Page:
Are you somebody who relies on coffee to get them up and ready for a productive day (or any kind of day at all, sometimes)?
Or do you just like to drink a cup here and there to give you a little extra boost when you need it?
Maybe you hate coffee and don't understand what the hype is all about.
Regardless, it's pretty clear that we live in a society that practically idolizes coffee. There's a Dunkin Donuts or Starbucks on every corner, after all.
With that said, coffee can be confusing. What's a latte? What's a cappuccino?
There are several questions to be asked and answered, but one question prevails amongst them all.
If you've asked this question yourself before, keep reading to find out the answer!
Espresso Beans Vs Coffee Beans
For those who know and love coffee, you'll probably recognize the fact that regular coffee and other, "fancier" coffees, like lattes and cappuccinos, taste very different from each other.
This is because coffee drinks such as lattes and cappuccinos are made with espresso beans. But what's the difference?
To make things simple, we'll give you the easy answer first: technically, there is no difference.
Espresso beans and coffee beans are both just, physically, coffee beans. The real difference between the two is actually how they're roasted.
The term "espresso" simply refers to a brewing method which uses pressure, whereas coffee does not use pressure when brewing.
With that said, you still wouldn't get the same taste if you simply put coffee beans in an espresso machine. This is where the different roasting applies.
1. Roasting of Espresso Beans
The roasting of espresso beans takes much longer than coffee beans; they are roasted until they reach a much darker color and have an oily coat to them.
2. Concentration of Caffeine
Normally, this idea is actually incorrect. However, this depends on how much you drink of either your espresso or coffee.
A typical 8-ounce cup of coffee contains approximately 85 to 185 mg of caffeine, while a typical 1-ounce shot of espresso may contain approximately 40 to 75 mg.
You would drink more caffeine in one cup of coffee than you would in one shot of espresso.
However, the concentration of caffeine is higher in espresso. If you drink more shots of espresso, you'll get more caffeine.
3.Size of the Coffee or Espresso Grind
Did you know that there are actually seven different sizes of coffee grinds?
For example, you would use coarse grinds the size of bread crumbs for a french press coffee, while you may use a medium grind the size of table sugar for a v60 pour over coffee.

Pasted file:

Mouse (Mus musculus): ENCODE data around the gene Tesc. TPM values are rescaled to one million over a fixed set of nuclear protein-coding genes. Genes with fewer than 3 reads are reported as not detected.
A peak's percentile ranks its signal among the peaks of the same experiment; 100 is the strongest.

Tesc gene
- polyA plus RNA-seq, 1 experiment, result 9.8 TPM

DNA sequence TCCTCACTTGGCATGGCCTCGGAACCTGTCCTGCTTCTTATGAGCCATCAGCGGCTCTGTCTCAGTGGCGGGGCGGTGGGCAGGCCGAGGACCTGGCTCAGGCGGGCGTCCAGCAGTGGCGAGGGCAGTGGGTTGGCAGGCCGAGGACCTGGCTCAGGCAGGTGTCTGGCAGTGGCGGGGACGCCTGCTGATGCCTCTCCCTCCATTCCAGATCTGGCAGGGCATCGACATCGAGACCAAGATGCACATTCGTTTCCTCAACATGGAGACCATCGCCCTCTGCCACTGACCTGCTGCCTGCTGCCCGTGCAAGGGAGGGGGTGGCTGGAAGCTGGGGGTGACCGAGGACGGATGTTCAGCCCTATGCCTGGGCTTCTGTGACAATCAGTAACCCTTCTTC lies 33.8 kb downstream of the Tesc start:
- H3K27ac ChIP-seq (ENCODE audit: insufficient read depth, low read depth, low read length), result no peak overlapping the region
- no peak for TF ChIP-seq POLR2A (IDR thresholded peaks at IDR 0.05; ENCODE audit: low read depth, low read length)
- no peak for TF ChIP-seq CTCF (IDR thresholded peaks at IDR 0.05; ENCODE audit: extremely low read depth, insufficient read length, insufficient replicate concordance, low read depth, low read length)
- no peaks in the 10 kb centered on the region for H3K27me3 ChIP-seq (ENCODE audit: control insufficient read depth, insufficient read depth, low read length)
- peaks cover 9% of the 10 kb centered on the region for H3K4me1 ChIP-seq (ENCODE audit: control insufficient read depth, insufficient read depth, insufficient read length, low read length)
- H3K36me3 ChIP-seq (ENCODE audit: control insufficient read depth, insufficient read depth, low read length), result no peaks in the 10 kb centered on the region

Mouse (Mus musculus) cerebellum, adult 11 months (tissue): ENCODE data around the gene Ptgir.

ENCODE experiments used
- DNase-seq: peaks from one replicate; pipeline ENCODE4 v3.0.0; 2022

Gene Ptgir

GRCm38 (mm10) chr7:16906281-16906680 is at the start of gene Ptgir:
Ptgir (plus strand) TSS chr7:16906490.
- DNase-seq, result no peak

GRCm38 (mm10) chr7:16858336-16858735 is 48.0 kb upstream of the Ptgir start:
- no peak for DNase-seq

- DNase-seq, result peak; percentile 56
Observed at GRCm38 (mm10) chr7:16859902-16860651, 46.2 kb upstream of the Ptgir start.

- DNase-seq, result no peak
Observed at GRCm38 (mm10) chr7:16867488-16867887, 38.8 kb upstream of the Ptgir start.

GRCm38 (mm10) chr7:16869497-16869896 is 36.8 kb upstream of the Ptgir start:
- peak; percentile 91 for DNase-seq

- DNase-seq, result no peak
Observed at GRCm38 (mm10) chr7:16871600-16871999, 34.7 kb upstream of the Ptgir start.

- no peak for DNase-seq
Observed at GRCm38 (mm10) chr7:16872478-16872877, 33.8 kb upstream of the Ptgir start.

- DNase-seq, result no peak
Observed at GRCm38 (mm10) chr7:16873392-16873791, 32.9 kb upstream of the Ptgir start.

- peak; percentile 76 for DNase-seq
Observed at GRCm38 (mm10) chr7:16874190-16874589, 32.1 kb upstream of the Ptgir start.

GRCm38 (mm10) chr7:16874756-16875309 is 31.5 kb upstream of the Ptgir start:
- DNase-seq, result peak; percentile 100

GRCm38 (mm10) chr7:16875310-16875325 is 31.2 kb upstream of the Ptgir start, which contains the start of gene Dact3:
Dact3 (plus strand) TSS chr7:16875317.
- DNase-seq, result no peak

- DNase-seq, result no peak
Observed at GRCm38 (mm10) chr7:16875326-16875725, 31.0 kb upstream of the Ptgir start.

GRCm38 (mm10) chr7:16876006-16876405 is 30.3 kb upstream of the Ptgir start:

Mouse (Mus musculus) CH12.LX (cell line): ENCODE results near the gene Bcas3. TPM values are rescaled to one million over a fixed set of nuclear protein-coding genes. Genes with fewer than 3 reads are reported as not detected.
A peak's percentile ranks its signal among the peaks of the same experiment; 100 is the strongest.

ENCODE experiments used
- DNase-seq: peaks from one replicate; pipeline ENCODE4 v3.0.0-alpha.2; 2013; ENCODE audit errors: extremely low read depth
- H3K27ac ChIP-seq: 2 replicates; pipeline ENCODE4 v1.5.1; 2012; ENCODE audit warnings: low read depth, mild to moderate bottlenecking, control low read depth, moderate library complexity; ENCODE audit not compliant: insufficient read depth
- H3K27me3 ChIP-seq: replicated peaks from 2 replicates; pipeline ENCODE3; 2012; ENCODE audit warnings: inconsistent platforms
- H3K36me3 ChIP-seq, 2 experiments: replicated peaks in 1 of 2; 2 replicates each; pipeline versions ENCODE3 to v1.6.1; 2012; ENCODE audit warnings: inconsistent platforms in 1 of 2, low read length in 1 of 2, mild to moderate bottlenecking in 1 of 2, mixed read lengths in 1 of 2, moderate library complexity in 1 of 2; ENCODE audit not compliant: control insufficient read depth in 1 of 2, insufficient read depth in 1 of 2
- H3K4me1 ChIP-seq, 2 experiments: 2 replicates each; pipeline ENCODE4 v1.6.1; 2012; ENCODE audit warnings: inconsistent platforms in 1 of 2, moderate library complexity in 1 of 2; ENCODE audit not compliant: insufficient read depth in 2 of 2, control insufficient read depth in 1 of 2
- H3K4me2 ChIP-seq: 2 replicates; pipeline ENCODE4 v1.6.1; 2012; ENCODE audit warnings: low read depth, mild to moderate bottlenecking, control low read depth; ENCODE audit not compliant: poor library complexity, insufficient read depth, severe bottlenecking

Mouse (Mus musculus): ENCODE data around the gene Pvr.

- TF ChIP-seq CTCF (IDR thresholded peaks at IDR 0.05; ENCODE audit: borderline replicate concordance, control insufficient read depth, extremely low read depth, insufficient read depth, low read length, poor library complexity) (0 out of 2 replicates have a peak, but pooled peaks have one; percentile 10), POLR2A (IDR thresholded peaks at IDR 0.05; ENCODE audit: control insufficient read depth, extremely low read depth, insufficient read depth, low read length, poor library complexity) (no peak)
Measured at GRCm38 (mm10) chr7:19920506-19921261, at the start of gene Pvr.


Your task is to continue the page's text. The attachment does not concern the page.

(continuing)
Espresso uses a finer grind like talcum powder.
You may be wondering what the difference between grind sizes is. This finer coffee grind also produces a much stronger taste and aroma while brewing.
Espresso uses a finer grind to help boost the extraction of coffee, which contributes to the concentration of caffeine that we mentioned earlier.
This finer coffee grind also produces a much stronger taste and aroma while brewing.
If There's No Difference, Why Are They Called Espresso Beans?
Now that we've gone over some of the differences between coffee and espresso, let's talk about why we still call them "espresso beans" .
If there's no difference, why aren't they still called coffee beans? The answer may be a little complicated but bear with us.
There are three different "types" of roasted coffee beans. These types refer to the way the beans are roasted.
Light-roasted beans have no sheen and are used for more mild coffees. Medium-roasted beans are medium-brown in color and produce a stronger brew than light-roasted beans.
The third category of roast is referred to as "dark-roasted." Dark-roasted beans can be easily recognized by their dark brown, almost black color and their oily coating.
These are the beans that are used for espresso. Espresso uses dark-roasted beans for their fuller and less acidic taste. The extra oil also helps give espressos their signature foam.
So why do we call these beans "espresso beans" even though they're just a dark-roasted coffee bean?
Well, all espresso is coffee, but not all coffee is espresso.
Even though dark-roasted beans are just normal coffee beans roasted in a specific way, they're the best type of bean for making espresso.
It's much easier to just call these beans "espresso beans". By calling them this, we can easily identify them as the beans that are used in espresso drinks.
Just remember that when you hear somebody say "espresso beans", they really are just talking about dark-roasted coffee beans!
Espresso Beans and Coffee Beans: The Conclusion
In the end, there really is no difference between espresso beans and coffee beans.
Like we said, all espresso is coffee, but not all coffee is espresso! With that said, the differences between the two are actually pretty simple when you lay everything down.
The coffee beans used in espresso drinks are simply roasted in a more specific way compared to "regular" coffee.
Espresso uses dark-roasted coffee beans that provide that signature espresso taste and "crema", otherwise known as the foam that ends up on top of your fancy coffee drink.
Next time you're at your favorite coffee shop, you won't need to wonder what the difference is!
In fact, you may even be able to make a more educated decision regarding which coffee you'd like to order.
Some people even pride themselves in their coffee knowledge, and now you can join them!
As always, if you have any questions about the information we've given you today, feel free to leave us a comment!
And if you don't have any questions, just let us know what you think!
Which do you prefer: "regular" coffee or espresso?
My name is Kathy Gallo, Editor of Daily Cupo, a Coffee buff. The guide you find here is designed exactly for you, and it is our hope that you find it not only interesting but also actionable.